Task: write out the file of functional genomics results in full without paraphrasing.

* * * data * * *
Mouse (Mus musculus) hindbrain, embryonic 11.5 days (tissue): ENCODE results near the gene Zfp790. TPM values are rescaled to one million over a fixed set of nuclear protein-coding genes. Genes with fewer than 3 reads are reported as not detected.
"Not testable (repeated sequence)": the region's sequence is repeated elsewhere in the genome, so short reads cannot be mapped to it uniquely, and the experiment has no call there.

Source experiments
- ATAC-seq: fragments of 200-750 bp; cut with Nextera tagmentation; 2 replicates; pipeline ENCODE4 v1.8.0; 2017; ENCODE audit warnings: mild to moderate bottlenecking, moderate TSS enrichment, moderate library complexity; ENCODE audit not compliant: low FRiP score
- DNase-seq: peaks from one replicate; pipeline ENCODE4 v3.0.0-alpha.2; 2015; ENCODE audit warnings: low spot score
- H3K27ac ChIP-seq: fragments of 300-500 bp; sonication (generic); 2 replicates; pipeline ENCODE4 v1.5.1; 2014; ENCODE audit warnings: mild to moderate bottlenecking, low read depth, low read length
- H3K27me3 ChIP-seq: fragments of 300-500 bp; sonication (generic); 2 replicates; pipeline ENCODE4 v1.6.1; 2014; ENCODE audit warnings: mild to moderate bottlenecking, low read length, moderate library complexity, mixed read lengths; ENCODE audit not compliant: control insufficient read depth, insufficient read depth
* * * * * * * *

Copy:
Mouse (Mus musculus) hindbrain, embryonic 11.5 days (tissue): ENCODE results near the gene Zfp790. TPM values are rescaled to one million over a fixed set of nuclear protein-coding genes. Genes with fewer than 3 reads are reported as not detected.
"Not testable (repeated sequence)": the region's sequence is repeated elsewhere in the genome, so short reads cannot be mapped to it uniquely, and the experiment has no call there.

Source experiments
- ATAC-seq: fragments of 200-750 bp; cut with Nextera tagmentation; 2 replicates; pipeline ENCODE4 v1.8.0; 2017; ENCODE audit warnings: mild to moderate bottlenecking, moderate TSS enrichment, moderate library complexity; ENCODE audit not compliant: low FRiP score
- DNase-seq: peaks from one replicate; pipeline ENCODE4 v3.0.0-alpha.2; 2015; ENCODE audit warnings: low spot score
- H3K27ac ChIP-seq: fragments of 300-500 bp; sonication (generic); 2 replicates; pipeline ENCODE4 v1.5.1; 2014; ENCODE audit warnings: mild to moderate bottlenecking, low read depth, low read length
- H3K27me3 ChIP-seq: fragments of 300-500 bp; sonication (generic); 2 replicates; pipeline ENCODE4 v1.6.1; 2014; ENCODE audit warnings: mild to moderate bottlenecking, low read length, moderate library complexity, mixed read lengths; ENCODE audit not compliant: control insufficient read depth, insufficient read depth